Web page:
Mockito BDDMockito willAnswer()

1. Overview

The BDDMockito willAnswer() function plays an essential role in shaping Behavior-Driven Development (BDD) style unit tests in Mockito. Unlike willReturn(), which provides a fixed return value, willAnswer() grants more flexibility by allowing the provision of dynamic responses using the Answer interface. This tutorial will walk through the usage of willAnswer() in the context of BDD testing with Mockito.

2. Development Steps

1. Set up a Maven project.

2. Add the required Mockito and JUnit 5 dependencies.

3. Design a CalculatorService class, our object under test.

4. Develop a BDD-style test for CalculatorService, utilizing BDDMockito's willAnswer().

5. Run the test and review the results.

6. Discuss the importance and benefits of the willAnswer() method within BDD testing.

3. Dependencies (Mockito and JUnit 5)

<!-- JUnit 5 -->
<!-- Mockito Core -->

4. Code Program

// A simple CalculatorService class for demonstration
class CalculatorService {
    double multiply(double a, double b) {
        // In a real scenario, this might be a more complex operation
        return a * b;
// BDD-style test class for CalculatorService using BDDMockito's willAnswer()
import org.junit.jupiter.api.Test;
import org.mockito.invocation.InvocationOnMock;
import static org.mockito.BDDMockito.*;
public class CalculatorServiceBDDTest {
    public void testMultiply() {
        // Given: Setting up the scenario
        CalculatorService mockCalculator = mock(CalculatorService.class);
        // Using willAnswer() to provide a dynamic response
        willAnswer(invocation -> {
            double arg1 = invocation.getArgument(0);
            double arg2 = invocation.getArgument(1);
            return arg1 * 2 + arg2 * 2;
        }).given(mockCalculator).multiply(anyDouble(), anyDouble());
        // When: Executing the action
        double result = mockCalculator.multiply(2, 3);
        // Then: Asserting the expected outcome
        System.out.println("Multiplication Result: " + result);


Multiplication Result: 10.0

Code Explanation:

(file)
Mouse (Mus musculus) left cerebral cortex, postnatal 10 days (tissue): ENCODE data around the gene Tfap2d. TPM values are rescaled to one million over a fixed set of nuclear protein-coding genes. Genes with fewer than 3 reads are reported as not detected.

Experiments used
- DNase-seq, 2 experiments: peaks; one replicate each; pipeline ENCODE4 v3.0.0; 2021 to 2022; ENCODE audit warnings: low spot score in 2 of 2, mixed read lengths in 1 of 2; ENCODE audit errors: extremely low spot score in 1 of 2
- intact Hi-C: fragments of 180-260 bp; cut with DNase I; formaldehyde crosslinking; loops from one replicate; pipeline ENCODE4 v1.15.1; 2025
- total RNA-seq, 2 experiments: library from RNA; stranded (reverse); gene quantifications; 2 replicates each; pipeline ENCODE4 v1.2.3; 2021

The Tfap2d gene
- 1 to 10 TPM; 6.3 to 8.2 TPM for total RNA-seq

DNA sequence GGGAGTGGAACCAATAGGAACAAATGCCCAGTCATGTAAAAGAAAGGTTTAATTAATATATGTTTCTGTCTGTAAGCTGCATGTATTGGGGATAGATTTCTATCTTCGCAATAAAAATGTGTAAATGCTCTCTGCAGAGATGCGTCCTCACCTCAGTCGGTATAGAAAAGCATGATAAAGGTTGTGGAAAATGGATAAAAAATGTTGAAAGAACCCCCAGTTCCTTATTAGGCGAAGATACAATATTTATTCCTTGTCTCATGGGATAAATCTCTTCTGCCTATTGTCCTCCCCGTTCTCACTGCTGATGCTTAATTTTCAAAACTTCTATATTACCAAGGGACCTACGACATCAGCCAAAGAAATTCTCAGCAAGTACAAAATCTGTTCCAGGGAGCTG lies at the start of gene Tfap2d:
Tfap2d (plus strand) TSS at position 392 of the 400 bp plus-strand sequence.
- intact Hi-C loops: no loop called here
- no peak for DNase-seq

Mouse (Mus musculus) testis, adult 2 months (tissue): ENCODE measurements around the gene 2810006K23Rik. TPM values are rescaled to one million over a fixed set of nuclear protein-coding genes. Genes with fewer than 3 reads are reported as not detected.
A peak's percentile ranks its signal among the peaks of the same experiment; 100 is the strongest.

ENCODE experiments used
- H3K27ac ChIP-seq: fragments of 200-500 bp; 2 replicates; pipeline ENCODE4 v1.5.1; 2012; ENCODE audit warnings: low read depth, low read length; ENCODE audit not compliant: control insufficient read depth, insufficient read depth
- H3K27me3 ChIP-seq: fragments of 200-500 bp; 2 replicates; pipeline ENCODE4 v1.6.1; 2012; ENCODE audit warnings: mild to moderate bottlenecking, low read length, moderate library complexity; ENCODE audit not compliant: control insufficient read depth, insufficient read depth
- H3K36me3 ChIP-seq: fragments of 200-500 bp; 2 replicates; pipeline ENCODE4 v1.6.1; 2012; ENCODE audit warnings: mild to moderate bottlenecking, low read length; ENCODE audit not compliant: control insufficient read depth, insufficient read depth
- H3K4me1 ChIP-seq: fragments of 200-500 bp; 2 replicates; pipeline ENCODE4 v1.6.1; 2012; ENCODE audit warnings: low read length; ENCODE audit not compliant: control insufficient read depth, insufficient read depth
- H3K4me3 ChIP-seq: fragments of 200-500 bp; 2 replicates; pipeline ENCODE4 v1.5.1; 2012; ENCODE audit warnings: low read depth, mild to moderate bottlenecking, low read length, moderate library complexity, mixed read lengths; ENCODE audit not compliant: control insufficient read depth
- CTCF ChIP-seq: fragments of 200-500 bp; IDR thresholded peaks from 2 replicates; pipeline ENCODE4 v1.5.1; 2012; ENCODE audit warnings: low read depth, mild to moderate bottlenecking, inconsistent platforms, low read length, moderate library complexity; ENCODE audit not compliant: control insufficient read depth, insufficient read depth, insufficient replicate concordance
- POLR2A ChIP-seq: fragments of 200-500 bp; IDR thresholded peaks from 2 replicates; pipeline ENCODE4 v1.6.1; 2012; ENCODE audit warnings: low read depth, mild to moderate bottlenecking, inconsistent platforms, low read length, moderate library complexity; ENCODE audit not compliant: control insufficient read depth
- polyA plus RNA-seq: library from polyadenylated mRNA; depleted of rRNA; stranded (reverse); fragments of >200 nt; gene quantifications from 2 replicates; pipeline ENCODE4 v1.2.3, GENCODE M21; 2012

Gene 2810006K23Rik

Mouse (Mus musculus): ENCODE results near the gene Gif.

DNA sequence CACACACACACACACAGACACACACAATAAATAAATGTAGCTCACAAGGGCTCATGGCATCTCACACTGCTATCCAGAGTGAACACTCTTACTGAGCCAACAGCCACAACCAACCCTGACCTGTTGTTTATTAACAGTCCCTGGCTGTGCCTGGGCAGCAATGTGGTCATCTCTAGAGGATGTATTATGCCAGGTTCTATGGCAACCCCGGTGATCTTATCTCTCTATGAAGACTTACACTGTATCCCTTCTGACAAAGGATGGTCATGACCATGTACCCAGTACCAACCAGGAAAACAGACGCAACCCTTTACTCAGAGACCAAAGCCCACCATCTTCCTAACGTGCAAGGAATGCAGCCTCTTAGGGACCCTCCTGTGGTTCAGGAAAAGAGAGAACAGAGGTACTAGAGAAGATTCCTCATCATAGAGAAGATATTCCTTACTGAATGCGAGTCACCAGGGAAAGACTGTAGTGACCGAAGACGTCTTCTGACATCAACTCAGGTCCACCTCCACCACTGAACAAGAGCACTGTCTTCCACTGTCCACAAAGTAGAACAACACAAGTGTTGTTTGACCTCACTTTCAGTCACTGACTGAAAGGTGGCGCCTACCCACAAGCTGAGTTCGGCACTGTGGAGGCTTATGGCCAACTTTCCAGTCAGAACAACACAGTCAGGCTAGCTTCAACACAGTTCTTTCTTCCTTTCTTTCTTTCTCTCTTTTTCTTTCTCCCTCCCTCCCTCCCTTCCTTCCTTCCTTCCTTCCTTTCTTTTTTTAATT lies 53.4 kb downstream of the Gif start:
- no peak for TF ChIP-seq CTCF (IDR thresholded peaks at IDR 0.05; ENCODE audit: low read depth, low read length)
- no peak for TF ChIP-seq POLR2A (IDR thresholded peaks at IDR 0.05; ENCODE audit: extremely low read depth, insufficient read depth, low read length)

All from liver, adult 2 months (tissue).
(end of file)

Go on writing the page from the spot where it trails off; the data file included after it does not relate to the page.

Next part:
1. We started with the CalculatorService class, containing the multiply() method.

2. The test class CalculatorServiceBDDTest uses a BDD approach with BDDMockito.

3. Within the test, willAnswer() is leveraged to dynamically compute the return value for the mocked multiply() method. Instead of simply returning a constant value, the method processes its input arguments, showcasing the flexibility of willAnswer().

4. In the "When" section, we call the multiply() method on our mock, expecting our custom logic to execute.

5. The result is then displayed in the output section, confirming our mock's behavior.

5. Conclusion

BDDMockito's willAnswer() function endows developers with the power to craft dynamic responses in BDD-style unit tests. While simpler methods like willReturn() have their place, willAnswer() stands out when you need to accommodate more intricate, argument-dependent responses. 

Embracing willAnswer() can lead to more flexible and adaptable tests, ensuring that our mock behaviors can adapt to a variety of test scenarios.

Related Mockito BDDMockito Class Methods (Behavior-Driven Development Style)

Mockito BDDMockito
Mockito BDDMockito given()
Mockito BDDMockito willThrow()
Mockito BDDMockito willAnswer()
Mockito BDDMockito willReturn()
Mockito BDDMockito willDoNothing()
Mockito BDDMockito willCallRealMethod()
Mockito BDDMockito then()
Mockito BDDMockito.any()
Mockito BDDMockito.times()